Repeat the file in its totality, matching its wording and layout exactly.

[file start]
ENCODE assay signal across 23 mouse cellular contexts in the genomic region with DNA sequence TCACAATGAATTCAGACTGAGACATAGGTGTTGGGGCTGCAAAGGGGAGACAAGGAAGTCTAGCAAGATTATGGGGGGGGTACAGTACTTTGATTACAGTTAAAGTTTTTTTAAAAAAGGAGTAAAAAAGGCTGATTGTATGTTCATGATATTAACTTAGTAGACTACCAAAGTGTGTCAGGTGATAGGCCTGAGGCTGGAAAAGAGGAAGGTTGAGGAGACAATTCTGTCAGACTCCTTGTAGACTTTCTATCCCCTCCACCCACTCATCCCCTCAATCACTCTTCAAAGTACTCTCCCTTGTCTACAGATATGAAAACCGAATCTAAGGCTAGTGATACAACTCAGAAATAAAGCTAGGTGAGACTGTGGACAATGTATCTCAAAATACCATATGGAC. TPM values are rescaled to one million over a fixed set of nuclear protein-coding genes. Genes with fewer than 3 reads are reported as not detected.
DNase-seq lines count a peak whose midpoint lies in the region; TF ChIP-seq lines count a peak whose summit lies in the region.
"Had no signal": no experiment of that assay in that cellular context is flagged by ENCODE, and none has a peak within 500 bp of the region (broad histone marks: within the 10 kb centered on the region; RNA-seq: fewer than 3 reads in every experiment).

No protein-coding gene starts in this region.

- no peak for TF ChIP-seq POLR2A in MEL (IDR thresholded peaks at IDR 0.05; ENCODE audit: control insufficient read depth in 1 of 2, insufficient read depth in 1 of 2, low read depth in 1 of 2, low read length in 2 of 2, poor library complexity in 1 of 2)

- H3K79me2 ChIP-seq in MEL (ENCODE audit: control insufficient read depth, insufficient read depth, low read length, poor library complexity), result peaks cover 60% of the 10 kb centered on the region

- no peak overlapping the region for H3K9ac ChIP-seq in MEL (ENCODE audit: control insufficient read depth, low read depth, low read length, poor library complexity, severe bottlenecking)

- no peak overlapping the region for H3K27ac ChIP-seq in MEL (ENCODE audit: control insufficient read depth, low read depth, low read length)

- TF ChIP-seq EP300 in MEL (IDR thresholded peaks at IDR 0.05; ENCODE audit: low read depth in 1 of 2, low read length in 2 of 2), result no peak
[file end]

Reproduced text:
ENCODE assay signal across 23 mouse cellular contexts in the genomic region with DNA sequence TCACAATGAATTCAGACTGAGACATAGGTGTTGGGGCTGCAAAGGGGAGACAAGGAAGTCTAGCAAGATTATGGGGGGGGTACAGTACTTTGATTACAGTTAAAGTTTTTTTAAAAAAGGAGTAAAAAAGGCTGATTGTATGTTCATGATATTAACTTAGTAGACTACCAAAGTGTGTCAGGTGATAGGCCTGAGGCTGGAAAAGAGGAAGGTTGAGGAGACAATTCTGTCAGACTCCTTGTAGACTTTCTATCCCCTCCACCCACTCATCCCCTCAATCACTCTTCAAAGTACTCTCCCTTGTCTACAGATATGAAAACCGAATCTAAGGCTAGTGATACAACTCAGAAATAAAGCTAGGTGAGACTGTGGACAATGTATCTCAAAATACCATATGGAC. TPM values are rescaled to one million over a fixed set of nuclear protein-coding genes. Genes with fewer than 3 reads are reported as not detected.
DNase-seq lines count a peak whose midpoint lies in the region; TF ChIP-seq lines count a peak whose summit lies in the region.
"Had no signal": no experiment of that assay in that cellular context is flagged by ENCODE, and none has a peak within 500 bp of the region (broad histone marks: within the 10 kb centered on the region; RNA-seq: fewer than 3 reads in every experiment).

No protein-coding gene starts in this region.

- no peak for TF ChIP-seq POLR2A in MEL (IDR thresholded peaks at IDR 0.05; ENCODE audit: control insufficient read depth in 1 of 2, insufficient read depth in 1 of 2, low read depth in 1 of 2, low read length in 2 of 2, poor library complexity in 1 of 2)

- H3K79me2 ChIP-seq in MEL (ENCODE audit: control insufficient read depth, insufficient read depth, low read length, poor library complexity), result peaks cover 60% of the 10 kb centered on the region

- no peak overlapping the region for H3K9ac ChIP-seq in MEL (ENCODE audit: control insufficient read depth, low read depth, low read length, poor library complexity, severe bottlenecking)

- no peak overlapping the region for H3K27ac ChIP-seq in MEL (ENCODE audit: control insufficient read depth, low read depth, low read length)

- TF ChIP-seq EP300 in MEL (IDR thresholded peaks at IDR 0.05; ENCODE audit: low read depth in 1 of 2, low read length in 2 of 2), result no peak